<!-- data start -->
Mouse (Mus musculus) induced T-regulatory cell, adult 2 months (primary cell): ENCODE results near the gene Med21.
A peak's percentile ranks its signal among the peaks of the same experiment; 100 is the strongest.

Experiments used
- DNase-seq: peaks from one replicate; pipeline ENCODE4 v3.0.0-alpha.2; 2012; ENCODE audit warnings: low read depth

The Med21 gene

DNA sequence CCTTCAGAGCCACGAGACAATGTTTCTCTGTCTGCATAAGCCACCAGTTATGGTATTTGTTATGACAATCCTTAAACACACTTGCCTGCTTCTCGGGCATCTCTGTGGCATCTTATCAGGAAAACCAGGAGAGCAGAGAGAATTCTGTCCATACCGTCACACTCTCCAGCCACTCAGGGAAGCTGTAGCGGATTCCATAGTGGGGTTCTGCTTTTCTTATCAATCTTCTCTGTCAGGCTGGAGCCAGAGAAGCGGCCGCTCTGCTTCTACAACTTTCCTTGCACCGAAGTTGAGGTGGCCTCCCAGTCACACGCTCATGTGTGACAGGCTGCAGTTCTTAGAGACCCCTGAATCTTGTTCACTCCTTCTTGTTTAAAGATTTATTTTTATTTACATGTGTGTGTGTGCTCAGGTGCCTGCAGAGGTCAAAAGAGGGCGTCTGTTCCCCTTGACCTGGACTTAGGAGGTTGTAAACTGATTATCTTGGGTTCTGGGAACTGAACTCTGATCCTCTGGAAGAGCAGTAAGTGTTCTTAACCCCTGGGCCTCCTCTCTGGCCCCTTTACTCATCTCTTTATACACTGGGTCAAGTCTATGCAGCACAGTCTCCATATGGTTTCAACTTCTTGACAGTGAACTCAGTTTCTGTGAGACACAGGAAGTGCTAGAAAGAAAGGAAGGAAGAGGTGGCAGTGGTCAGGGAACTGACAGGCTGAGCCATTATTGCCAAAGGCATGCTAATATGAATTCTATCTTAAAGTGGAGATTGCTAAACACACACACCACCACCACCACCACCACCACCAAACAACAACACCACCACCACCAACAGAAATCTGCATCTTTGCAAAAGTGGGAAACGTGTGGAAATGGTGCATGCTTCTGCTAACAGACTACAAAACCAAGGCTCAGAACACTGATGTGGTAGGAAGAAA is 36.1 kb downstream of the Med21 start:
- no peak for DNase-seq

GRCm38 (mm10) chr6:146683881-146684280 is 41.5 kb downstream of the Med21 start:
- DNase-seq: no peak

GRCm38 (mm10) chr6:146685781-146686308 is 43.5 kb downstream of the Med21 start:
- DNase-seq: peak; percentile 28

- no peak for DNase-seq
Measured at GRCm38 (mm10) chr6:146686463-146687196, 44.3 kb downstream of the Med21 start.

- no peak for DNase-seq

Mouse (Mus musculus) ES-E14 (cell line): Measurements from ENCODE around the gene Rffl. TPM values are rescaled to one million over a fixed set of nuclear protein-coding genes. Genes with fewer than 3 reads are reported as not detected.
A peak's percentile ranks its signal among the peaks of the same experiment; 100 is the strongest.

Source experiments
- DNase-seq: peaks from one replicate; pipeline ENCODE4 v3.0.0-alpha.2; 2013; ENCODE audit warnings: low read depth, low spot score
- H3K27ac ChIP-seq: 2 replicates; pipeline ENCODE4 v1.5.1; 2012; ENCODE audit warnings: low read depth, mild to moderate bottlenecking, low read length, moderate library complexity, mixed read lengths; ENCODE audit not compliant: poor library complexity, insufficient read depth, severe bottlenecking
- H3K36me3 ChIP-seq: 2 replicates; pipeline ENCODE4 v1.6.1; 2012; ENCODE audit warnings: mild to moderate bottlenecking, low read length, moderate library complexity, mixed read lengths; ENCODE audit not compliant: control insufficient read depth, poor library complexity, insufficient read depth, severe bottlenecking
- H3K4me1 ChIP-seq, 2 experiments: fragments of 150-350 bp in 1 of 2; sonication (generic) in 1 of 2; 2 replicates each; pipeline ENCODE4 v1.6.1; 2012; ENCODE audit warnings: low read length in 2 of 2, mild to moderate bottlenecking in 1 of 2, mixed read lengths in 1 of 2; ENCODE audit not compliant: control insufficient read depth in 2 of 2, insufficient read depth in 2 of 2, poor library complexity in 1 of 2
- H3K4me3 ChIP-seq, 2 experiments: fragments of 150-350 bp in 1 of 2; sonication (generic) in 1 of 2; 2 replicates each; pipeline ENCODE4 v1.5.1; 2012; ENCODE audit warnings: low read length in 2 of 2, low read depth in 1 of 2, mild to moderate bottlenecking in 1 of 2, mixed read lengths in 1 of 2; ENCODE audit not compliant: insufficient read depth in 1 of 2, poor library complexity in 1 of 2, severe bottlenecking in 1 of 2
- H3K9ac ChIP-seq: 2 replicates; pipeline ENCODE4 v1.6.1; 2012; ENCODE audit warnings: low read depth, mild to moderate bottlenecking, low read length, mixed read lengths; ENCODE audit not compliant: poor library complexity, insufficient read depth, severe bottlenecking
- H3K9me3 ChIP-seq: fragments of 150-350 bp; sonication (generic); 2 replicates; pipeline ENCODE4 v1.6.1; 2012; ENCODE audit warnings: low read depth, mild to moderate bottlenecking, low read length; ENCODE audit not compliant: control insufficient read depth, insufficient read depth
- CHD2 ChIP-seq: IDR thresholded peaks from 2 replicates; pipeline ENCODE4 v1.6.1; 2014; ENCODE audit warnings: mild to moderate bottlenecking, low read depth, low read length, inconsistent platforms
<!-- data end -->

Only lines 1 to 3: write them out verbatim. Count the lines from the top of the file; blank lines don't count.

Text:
Mouse (Mus musculus) induced T-regulatory cell, adult 2 months (primary cell): ENCODE results near the gene Med21.
A peak's percentile ranks its signal among the peaks of the same experiment; 100 is the strongest.

Experiments used